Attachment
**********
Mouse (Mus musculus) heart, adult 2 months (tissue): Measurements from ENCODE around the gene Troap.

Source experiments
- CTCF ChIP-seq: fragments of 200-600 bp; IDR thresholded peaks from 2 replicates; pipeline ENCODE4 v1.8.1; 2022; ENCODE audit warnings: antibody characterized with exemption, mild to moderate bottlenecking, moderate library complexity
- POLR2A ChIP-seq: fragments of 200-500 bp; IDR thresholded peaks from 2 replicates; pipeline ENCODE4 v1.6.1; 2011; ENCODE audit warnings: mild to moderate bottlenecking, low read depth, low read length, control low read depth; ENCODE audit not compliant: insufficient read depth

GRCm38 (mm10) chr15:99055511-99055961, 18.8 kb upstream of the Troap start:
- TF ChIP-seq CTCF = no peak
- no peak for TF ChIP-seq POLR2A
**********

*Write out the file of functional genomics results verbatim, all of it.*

Mouse (Mus musculus) heart, adult 2 months (tissue): Measurements from ENCODE around the gene Troap.

Source experiments
- CTCF ChIP-seq: fragments of 200-600 bp; IDR thresholded peaks from 2 replicates; pipeline ENCODE4 v1.8.1; 2022; ENCODE audit warnings: antibody characterized with exemption, mild to moderate bottlenecking, moderate library complexity
- POLR2A ChIP-seq: fragments of 200-500 bp; IDR thresholded peaks from 2 replicates; pipeline ENCODE4 v1.6.1; 2011; ENCODE audit warnings: mild to moderate bottlenecking, low read depth, low read length, control low read depth; ENCODE audit not compliant: insufficient read depth

GRCm38 (mm10) chr15:99055511-99055961, 18.8 kb upstream of the Troap start:
- TF ChIP-seq CTCF = no peak
- no peak for TF ChIP-seq POLR2A